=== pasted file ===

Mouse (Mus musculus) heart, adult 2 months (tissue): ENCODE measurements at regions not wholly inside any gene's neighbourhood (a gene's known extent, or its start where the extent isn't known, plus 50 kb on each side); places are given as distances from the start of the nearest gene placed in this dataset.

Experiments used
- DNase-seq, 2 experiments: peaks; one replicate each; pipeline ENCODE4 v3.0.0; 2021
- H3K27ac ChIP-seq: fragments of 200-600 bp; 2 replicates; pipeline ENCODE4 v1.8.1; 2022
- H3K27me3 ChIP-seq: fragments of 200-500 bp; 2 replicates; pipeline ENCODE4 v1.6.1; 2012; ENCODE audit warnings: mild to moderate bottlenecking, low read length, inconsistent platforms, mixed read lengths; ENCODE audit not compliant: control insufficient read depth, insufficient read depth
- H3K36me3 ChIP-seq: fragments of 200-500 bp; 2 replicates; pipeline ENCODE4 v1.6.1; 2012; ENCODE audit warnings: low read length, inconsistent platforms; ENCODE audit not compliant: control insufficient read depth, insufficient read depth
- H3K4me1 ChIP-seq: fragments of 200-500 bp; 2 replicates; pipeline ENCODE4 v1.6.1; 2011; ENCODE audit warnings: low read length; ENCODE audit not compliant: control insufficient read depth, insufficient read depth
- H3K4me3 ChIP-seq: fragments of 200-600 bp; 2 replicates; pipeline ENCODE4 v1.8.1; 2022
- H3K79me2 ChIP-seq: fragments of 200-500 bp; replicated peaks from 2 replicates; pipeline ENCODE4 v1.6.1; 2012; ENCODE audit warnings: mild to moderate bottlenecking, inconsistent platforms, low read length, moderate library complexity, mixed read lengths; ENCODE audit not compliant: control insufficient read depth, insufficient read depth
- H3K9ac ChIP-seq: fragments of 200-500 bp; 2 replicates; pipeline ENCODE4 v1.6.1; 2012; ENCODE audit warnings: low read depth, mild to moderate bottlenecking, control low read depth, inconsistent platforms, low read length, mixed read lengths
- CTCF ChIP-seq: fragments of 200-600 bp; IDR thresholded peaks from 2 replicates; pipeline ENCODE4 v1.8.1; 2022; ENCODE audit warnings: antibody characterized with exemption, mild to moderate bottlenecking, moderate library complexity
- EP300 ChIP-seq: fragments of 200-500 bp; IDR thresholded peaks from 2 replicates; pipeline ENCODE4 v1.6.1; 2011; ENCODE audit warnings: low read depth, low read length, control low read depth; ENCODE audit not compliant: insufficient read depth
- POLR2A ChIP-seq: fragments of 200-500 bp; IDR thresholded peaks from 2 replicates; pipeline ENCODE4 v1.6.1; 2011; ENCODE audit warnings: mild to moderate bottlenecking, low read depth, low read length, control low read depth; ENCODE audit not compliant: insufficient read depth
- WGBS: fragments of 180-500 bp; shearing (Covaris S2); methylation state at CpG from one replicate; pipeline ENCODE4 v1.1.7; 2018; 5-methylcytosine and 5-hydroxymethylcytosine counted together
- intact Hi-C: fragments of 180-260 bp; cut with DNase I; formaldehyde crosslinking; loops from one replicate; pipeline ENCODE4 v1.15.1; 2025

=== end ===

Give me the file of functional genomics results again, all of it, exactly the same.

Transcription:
Mouse (Mus musculus) heart, adult 2 months (tissue): ENCODE measurements at regions not wholly inside any gene's neighbourhood (a gene's known extent, or its start where the extent isn't known, plus 50 kb on each side); places are given as distances from the start of the nearest gene placed in this dataset.

Experiments used
- DNase-seq, 2 experiments: peaks; one replicate each; pipeline ENCODE4 v3.0.0; 2021
- H3K27ac ChIP-seq: fragments of 200-600 bp; 2 replicates; pipeline ENCODE4 v1.8.1; 2022
- H3K27me3 ChIP-seq: fragments of 200-500 bp; 2 replicates; pipeline ENCODE4 v1.6.1; 2012; ENCODE audit warnings: mild to moderate bottlenecking, low read length, inconsistent platforms, mixed read lengths; ENCODE audit not compliant: control insufficient read depth, insufficient read depth
- H3K36me3 ChIP-seq: fragments of 200-500 bp; 2 replicates; pipeline ENCODE4 v1.6.1; 2012; ENCODE audit warnings: low read length, inconsistent platforms; ENCODE audit not compliant: control insufficient read depth, insufficient read depth
- H3K4me1 ChIP-seq: fragments of 200-500 bp; 2 replicates; pipeline ENCODE4 v1.6.1; 2011; ENCODE audit warnings: low read length; ENCODE audit not compliant: control insufficient read depth, insufficient read depth
- H3K4me3 ChIP-seq: fragments of 200-600 bp; 2 replicates; pipeline ENCODE4 v1.8.1; 2022
- H3K79me2 ChIP-seq: fragments of 200-500 bp; replicated peaks from 2 replicates; pipeline ENCODE4 v1.6.1; 2012; ENCODE audit warnings: mild to moderate bottlenecking, inconsistent platforms, low read length, moderate library complexity, mixed read lengths; ENCODE audit not compliant: control insufficient read depth, insufficient read depth
- H3K9ac ChIP-seq: fragments of 200-500 bp; 2 replicates; pipeline ENCODE4 v1.6.1; 2012; ENCODE audit warnings: low read depth, mild to moderate bottlenecking, control low read depth, inconsistent platforms, low read length, mixed read lengths
- CTCF ChIP-seq: fragments of 200-600 bp; IDR thresholded peaks from 2 replicates; pipeline ENCODE4 v1.8.1; 2022; ENCODE audit warnings: antibody characterized with exemption, mild to moderate bottlenecking, moderate library complexity
- EP300 ChIP-seq: fragments of 200-500 bp; IDR thresholded peaks from 2 replicates; pipeline ENCODE4 v1.6.1; 2011; ENCODE audit warnings: low read depth, low read length, control low read depth; ENCODE audit not compliant: insufficient read depth
- POLR2A ChIP-seq: fragments of 200-500 bp; IDR thresholded peaks from 2 replicates; pipeline ENCODE4 v1.6.1; 2011; ENCODE audit warnings: mild to moderate bottlenecking, low read depth, low read length, control low read depth; ENCODE audit not compliant: insufficient read depth
- WGBS: fragments of 180-500 bp; shearing (Covaris S2); methylation state at CpG from one replicate; pipeline ENCODE4 v1.1.7; 2018; 5-methylcytosine and 5-hydroxymethylcytosine counted together
- intact Hi-C: fragments of 180-260 bp; cut with DNase I; formaldehyde crosslinking; loops from one replicate; pipeline ENCODE4 v1.15.1; 2025